Google discloses *another* Microsoft Windows vulnerability before a patch is ready

Graham Cluley
Graham Cluley
@[email protected]

Earlier this month, Google controversially published proof-of-concept code, providing malicious hackers with a blueprint through which they could exploit Microsoft Windows 8.1 through a zero-day vulnerability.

This week, Google did it again.

The latest disclosure by Google is a new privilege escalation bug in Microsoft Windows 8.1 (reportedly also affecting the 64-bit edition of Windows 7 Professional SP 1).

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As with the previous controversial disclosure, Google gave Microsoft 90 days to fix the flaw. Microsoft requested that Google wait until a security patch was available, and Google said tough luck and published code that could assist malicious hackers.

Not terribly friendly

Both flaws were patched by Microsoft on Tuesday, but understandably the company isn’t happy about Google’s releasing details of security holes when patches were not only in the works, but about to be imminently released.

Google vs MicrosoftReleasing details of security holes to the public before a patch is available only helps a tiny nerdy proportion of the internet community. It doesn’t help the vast majority of computer users at all – in fact, it potentially puts them in danger.

If Google is frustrated that Microsoft is taking too long to release a patch, it should take its concerns to the media and demonstrate the flaw to them – *not* release code which anyone could exploit.

Just imagine if Microsoft researchers gave Google 90 days to fix a WebView vulnerability in Android 4.3, and then released proof-of-concept exploit code.

I wonder how Google would feel then?

Graham Cluley is an award-winning keynote speaker who has given presentations around the world about cybersecurity, hackers, and online privacy. A veteran of the computer security industry since the early 1990s, he wrote the first ever version of Dr Solomon's Anti-Virus Toolkit for Windows, makes regular media appearances, and is the co-host of the popular "Smashing Security" podcast. Follow him on Twitter, Mastodon, Threads, Bluesky, or drop him an email.

10 comments on “Google discloses *another* Microsoft Windows vulnerability before a patch is ready”

  1. David

    Although I think Microsoft drags their feet,meaning they could step up their game and release patches as they come out,instead of trying to stick to the stupid schedule. Google could be a little more generous.

    MS had three months to patch these issues,and should have beet that deadline by two months. It is MS who is leaving their customers vulnerable,not Google. Perhaps MS could offer bounties to buy some goodwill. But lets not forget,they are competitors,not friends. And MS is going to have to be a little better at fixing things in the first place,because they are accessories to some of the large breaches of late. If MS was more secured coming out of the box, perhaps there would be nothing for Google to find in the first place!

    1. Coyote · in reply to David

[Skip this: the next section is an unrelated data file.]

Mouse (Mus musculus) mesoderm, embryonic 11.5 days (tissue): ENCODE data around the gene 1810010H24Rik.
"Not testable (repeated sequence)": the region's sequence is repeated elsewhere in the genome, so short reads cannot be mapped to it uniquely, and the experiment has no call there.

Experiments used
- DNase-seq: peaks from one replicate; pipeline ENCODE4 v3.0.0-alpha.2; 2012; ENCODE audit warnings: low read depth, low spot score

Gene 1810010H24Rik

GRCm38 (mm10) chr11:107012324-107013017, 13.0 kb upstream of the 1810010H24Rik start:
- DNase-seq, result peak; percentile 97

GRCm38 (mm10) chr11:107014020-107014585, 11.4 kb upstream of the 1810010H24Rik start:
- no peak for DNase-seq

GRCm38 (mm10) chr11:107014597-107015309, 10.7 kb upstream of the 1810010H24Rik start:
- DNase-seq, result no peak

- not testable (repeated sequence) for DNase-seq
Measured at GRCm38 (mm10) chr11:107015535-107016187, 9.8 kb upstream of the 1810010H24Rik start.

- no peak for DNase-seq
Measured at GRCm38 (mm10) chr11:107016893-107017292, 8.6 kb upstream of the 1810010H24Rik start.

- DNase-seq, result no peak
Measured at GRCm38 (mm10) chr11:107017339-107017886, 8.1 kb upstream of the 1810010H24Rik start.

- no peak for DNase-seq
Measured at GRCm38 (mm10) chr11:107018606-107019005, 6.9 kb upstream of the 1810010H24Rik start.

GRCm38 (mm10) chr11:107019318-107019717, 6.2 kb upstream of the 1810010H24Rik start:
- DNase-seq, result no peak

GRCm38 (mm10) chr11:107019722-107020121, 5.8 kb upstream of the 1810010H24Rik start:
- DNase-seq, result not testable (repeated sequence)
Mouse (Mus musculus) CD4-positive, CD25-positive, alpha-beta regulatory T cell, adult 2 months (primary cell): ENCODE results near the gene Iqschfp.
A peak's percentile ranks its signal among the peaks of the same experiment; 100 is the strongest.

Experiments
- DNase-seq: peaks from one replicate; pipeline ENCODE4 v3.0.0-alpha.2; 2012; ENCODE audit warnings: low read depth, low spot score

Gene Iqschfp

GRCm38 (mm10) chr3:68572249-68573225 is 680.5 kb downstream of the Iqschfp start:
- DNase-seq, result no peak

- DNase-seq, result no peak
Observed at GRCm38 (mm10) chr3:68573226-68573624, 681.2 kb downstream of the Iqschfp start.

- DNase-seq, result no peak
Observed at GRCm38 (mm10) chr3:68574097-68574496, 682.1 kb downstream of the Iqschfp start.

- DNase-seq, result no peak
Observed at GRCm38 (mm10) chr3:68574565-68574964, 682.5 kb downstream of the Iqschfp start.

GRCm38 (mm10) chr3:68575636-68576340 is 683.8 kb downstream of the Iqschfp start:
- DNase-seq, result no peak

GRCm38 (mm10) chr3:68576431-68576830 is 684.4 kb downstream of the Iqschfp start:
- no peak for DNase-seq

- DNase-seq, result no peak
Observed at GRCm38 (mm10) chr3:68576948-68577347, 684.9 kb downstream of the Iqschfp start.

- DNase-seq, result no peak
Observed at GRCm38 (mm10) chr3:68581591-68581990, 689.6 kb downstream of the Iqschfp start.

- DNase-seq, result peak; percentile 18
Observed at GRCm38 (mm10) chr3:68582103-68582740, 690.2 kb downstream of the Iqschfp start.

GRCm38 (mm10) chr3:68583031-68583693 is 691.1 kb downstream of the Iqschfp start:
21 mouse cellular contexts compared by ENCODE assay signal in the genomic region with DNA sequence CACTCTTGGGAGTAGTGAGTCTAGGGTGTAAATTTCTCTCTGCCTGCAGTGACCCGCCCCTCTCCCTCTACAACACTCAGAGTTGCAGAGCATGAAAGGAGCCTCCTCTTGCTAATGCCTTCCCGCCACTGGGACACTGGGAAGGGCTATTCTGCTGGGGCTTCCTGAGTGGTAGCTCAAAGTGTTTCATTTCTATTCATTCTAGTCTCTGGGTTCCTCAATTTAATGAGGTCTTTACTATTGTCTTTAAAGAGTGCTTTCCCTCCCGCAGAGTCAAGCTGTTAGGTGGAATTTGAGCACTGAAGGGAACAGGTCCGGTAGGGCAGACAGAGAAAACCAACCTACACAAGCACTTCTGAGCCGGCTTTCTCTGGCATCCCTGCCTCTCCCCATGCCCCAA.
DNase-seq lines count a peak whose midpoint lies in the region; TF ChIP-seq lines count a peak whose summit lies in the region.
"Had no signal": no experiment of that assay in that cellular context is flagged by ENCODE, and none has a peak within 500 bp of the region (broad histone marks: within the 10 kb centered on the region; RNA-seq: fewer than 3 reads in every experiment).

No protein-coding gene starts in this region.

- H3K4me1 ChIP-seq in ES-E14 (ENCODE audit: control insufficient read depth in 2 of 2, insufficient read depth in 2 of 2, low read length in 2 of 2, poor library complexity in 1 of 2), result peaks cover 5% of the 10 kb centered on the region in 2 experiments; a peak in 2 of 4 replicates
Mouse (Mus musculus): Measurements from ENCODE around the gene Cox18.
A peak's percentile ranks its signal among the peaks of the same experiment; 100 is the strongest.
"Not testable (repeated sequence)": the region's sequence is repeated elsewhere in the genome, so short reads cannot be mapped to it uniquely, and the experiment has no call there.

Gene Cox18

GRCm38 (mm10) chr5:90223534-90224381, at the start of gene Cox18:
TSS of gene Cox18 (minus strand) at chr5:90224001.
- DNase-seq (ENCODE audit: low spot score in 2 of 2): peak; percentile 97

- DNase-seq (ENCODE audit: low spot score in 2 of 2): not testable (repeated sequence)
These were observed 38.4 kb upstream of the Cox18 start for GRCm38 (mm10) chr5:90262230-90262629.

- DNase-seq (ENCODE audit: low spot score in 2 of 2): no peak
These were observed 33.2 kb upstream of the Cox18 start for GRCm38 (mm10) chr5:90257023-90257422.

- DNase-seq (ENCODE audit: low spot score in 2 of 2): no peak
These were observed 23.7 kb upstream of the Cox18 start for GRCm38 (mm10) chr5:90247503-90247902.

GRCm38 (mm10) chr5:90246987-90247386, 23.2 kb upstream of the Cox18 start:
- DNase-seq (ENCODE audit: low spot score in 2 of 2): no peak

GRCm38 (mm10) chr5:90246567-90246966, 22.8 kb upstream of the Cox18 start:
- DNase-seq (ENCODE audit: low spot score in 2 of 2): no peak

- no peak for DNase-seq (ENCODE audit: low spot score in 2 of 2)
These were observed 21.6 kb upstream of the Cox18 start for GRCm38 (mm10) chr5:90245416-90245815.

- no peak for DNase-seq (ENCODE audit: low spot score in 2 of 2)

Fact for those with enough experience: There is no such thing as 100% security. So no, it isn't about out of the box status. That is irrelevant. Now bias? That is not irrelevant in the slightest. But that is another issue entirely.

      Another fact for those who have been around long enough:

      MS does have a terrible record. Yes, they've also ignored warnings and actual exploits. They've outright dismissed them and even going so far as writing a report on what their view is – with NON-technical (and technical) facts wrong! But that isn't the case here.

      I seem to think they were working on a fix. Yes, it took longer than it should, certainly longer than non-commercial products tend to be fixed in (but that's how it goes when you're passionate about something, your project that you hate seeing have problems (contrast to being paid for it on working hours only)). But it still took longer nonetheless.

      Here is the issue: It is one thing to ignore a risk entirely – which indeed they have done (as I described above). But they weren't ignoring this, were they? So while the principle of making a vendor fix a flaw is valid (and 0days – as appears to be – is indeed one common way of doing it), if they're ALREADY working on one (and/or NOT ignoring it), then it INVALIDATES the argument that they (google) are doing it for a good reason – to make sure no one else with malicious intent (who won't report it) finds it. No, no, make no mistake: Google is being themselves here. This is just another example of their arrogance, trying to make a point or show themselves to be better. They do it under the guise of bettering everyone. But they care far more about their own agendas that they will do whatever they want, regardless of the consequences (that they will also ignore outright). I can name several dictators (some of who I have studied extensively) that were this way (and then some) as well as other very unpleasant people who were this way. This way means, among other things, appealing to others (or otherwise making it seem to others that they are helping or certainly aren't harmful) but actually it is for their own gain and very often is harmful.

      1. Coyote · in reply to Coyote

        (…I apologise: that was meant to be responding to the post itself, not you. A consequence of starting to make a short response, then deciding to move it to one, reloading and forgetting that I clicked on the hyperlink and so it was already specified I would respond to you)